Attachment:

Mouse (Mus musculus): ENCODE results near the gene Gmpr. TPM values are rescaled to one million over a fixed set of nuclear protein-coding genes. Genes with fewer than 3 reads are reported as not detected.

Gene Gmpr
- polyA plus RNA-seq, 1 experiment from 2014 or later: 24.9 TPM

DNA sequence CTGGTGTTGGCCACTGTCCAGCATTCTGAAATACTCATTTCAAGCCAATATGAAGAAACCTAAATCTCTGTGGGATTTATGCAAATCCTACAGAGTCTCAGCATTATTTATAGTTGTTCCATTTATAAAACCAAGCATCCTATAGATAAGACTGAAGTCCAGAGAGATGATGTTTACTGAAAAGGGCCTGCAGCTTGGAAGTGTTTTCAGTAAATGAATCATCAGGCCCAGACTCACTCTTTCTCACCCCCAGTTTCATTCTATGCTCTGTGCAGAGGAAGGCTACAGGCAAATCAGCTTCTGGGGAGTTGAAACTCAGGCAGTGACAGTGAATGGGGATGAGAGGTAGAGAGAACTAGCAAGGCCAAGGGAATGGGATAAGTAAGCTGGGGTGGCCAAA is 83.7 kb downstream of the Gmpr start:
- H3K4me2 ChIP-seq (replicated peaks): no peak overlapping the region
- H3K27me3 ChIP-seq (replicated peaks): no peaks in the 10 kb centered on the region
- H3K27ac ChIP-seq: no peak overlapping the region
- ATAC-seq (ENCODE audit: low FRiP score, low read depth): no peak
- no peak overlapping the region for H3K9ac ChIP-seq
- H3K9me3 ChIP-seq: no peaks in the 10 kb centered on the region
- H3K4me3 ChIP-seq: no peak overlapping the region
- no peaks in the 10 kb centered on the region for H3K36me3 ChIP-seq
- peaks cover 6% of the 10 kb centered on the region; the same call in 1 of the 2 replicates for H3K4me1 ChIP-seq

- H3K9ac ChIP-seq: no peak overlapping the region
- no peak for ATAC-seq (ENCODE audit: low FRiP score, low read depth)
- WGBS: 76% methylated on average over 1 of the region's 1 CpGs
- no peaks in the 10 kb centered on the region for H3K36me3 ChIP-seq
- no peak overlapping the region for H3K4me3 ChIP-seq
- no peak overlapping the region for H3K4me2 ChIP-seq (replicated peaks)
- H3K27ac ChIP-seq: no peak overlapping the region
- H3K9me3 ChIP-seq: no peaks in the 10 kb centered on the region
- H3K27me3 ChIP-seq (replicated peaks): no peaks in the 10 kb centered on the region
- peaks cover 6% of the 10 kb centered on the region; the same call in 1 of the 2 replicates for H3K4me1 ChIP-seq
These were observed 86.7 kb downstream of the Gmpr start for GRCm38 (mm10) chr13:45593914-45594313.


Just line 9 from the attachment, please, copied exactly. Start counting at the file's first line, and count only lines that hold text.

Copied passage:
- no peak overlapping the region for H3K9ac ChIP-seq